Digital Kiosks For Smart Cities

Digital-kiosks (1)
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Integration of technology allows kiosks to perform a wide range of functions, evolving into self-service kiosks. For example, kiosks may enable users to order from a shop’s catalog when items are not in stock, check out a library book, look up information about products, issue a hotel key card, enter a public utility bill account number in order to perform an online transaction, or collect cash in exchange for merchandise. Customized components such as coin hoppers, bill acceptors, card readers and thermal printers enable kiosks to meet the owner’s specialized needs.

Key elements of a digital kiosk

  1. Data- driven
  2. Value added insights
  3. Ad revenue
  4. Remote management
  5. Trustworthy
  6. Ensures citizen’s safety and privacy

Types of digital kiosks

The telekiosk can be considered the technical successor to the telephone booth, a publicly accessible set of devices that are used for communication. These can include email, fax, SMS, as well as standard telephone service.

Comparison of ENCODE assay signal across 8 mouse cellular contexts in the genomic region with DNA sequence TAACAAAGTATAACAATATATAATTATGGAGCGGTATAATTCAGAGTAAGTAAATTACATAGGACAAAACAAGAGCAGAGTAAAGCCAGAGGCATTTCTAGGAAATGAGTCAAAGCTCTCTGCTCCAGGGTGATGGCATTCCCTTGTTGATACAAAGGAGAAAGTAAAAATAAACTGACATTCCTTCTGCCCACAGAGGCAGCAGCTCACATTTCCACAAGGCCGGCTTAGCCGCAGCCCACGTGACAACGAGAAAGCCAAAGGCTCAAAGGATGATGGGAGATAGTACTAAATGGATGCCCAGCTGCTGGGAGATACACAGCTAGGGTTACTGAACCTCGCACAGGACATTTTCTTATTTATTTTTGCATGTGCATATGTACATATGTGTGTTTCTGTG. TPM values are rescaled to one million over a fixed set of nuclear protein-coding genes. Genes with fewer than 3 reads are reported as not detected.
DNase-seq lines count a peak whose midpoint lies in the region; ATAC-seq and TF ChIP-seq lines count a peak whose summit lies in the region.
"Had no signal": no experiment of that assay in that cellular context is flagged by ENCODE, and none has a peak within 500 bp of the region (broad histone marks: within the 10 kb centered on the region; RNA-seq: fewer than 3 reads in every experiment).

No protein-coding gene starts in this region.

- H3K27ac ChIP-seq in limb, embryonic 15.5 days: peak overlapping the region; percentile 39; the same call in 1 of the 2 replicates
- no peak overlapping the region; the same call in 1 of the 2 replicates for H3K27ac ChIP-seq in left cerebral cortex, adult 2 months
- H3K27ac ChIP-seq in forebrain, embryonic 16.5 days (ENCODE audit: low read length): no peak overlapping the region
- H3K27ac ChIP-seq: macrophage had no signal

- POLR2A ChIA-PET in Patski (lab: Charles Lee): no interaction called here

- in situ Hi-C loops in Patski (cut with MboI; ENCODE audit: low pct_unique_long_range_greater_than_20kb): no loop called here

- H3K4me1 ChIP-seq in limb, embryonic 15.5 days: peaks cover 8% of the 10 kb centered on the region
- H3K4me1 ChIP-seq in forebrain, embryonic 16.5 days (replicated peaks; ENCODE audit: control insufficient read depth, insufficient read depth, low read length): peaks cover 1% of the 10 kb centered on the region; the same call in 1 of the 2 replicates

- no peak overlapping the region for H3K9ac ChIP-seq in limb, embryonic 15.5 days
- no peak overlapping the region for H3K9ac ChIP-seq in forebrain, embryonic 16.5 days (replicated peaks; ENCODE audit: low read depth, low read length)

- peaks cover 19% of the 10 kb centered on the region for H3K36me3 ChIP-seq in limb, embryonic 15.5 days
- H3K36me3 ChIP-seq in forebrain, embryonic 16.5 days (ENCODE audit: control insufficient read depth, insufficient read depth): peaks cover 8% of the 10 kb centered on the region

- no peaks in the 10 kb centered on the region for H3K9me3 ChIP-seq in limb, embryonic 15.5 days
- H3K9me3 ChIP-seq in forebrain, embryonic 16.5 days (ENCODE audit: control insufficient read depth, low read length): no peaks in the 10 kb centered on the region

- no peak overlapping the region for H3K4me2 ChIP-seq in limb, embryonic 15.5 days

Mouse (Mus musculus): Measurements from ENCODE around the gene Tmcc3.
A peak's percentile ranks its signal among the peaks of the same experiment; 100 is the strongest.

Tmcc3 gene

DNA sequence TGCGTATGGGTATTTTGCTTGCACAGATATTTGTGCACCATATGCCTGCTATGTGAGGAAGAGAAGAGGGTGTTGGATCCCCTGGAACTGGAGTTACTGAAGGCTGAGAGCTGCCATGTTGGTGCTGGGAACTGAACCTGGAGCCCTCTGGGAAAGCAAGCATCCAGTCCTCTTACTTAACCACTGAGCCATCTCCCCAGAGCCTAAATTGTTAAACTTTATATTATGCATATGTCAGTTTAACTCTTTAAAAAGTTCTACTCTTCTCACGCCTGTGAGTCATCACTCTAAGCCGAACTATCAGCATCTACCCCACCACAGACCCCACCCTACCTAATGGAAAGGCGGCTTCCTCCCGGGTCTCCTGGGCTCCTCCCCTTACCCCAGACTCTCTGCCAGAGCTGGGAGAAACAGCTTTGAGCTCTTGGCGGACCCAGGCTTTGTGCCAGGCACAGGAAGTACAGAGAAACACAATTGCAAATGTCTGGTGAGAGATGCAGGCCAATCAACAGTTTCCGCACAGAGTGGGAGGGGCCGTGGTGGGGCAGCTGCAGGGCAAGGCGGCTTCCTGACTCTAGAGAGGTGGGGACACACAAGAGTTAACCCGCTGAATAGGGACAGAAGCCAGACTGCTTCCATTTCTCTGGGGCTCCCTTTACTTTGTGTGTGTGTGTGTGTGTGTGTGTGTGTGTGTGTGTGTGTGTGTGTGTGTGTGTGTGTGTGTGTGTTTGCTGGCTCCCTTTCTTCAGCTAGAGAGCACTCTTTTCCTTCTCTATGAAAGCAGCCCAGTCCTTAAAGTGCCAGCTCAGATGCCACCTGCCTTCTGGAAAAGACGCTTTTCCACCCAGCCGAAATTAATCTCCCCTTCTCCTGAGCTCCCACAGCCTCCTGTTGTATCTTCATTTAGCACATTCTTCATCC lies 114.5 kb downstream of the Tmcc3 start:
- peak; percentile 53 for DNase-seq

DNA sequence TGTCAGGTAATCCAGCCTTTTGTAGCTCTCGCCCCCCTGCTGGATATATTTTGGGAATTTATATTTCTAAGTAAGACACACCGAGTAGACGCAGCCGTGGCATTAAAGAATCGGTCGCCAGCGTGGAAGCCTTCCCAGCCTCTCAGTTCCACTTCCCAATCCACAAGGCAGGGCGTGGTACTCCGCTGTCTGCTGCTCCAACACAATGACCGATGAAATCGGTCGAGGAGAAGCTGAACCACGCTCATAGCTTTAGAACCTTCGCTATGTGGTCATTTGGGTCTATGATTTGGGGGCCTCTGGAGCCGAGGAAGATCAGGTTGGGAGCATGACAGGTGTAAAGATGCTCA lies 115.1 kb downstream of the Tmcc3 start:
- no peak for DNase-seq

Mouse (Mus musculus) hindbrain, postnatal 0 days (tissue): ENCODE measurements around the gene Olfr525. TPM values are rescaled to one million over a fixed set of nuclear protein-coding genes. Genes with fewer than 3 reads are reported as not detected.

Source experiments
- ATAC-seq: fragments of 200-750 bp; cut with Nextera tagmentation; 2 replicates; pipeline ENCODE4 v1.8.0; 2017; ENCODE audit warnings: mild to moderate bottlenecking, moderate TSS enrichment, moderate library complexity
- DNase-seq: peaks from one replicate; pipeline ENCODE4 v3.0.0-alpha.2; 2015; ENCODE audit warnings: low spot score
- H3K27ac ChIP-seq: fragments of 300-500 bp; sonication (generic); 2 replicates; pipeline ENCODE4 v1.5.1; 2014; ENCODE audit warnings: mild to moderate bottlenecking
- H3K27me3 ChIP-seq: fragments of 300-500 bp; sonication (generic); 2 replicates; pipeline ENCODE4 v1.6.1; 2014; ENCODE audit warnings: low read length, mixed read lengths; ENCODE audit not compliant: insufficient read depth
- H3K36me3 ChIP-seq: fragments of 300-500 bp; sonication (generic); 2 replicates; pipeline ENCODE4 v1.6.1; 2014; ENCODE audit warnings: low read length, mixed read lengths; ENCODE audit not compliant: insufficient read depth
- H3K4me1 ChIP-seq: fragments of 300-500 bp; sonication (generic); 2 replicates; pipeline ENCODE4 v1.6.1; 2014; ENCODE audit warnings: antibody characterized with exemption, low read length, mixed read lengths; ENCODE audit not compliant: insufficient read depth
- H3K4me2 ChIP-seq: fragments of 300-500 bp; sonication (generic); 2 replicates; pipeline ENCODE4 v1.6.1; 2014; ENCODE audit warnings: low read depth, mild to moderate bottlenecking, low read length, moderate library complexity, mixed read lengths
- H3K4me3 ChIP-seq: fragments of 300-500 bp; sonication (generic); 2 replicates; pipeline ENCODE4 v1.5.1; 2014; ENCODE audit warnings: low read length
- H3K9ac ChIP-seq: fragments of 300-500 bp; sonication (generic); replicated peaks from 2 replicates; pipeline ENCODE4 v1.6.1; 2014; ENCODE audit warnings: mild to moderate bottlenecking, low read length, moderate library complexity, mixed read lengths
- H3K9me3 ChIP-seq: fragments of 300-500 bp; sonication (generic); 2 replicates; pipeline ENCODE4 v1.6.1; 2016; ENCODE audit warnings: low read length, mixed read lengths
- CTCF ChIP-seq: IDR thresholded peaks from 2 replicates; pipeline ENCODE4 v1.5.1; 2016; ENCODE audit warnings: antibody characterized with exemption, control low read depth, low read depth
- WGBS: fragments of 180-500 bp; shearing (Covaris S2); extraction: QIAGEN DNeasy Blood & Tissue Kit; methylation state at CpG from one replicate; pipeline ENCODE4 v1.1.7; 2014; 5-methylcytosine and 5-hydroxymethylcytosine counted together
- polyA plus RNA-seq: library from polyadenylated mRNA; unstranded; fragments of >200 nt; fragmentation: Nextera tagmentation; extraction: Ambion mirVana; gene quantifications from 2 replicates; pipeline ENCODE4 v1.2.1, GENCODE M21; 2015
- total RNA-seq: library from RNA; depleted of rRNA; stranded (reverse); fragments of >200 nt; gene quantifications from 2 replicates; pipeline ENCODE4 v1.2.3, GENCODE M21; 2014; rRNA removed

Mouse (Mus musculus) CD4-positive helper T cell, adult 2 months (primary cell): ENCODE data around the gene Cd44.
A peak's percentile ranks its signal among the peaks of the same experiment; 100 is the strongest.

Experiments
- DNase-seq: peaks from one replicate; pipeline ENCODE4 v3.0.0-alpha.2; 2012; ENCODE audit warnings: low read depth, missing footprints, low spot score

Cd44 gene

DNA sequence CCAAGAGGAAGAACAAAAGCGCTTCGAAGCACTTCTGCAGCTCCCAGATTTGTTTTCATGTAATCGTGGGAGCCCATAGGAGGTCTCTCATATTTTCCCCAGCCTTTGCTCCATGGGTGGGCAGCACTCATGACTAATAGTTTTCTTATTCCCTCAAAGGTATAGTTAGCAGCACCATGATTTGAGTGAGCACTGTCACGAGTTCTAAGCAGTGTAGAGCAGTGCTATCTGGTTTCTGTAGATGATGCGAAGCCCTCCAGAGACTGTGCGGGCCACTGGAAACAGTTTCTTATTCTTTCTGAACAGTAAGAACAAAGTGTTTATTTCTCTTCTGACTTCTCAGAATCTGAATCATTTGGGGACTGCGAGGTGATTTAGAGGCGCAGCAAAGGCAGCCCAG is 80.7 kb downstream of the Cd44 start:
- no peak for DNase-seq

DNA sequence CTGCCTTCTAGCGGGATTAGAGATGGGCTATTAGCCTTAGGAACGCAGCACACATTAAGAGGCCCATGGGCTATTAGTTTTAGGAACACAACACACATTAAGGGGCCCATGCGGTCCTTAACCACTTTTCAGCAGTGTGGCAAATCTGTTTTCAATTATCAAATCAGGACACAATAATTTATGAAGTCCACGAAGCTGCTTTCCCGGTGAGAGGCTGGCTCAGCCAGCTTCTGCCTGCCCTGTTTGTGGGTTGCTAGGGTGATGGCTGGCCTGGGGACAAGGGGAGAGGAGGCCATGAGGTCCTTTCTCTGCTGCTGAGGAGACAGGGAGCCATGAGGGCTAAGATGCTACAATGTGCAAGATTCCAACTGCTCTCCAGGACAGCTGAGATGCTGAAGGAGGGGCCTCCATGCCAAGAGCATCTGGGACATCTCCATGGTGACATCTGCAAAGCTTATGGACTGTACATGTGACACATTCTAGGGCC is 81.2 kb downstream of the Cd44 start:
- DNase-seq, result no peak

Financial services kiosk
The financial services kiosk can provide the ability for customers to perform transactions that may normally require a bank teller and may be more complex and longer to perform than desired at an ATM.
Photo kiosk
An interactive kiosk which allows users to print pictures from their digital images. The marquee example began with Kodak who had at one point had over 100,000 units up and running in the U.S. Many of these units were customized PC’s with an LCD which would then print to central printer in Customer service.
Internet kiosk
An Internet kiosk is a terminal that provides public Internet access. Internet kiosks sometimes resemble telephone booths, and are typically placed in settings such as hotel lobbies, long-term care facilities, medical waiting rooms, apartment complex offices, or airports for fast access to e-mail or web pages.machine.
Ticketing kiosk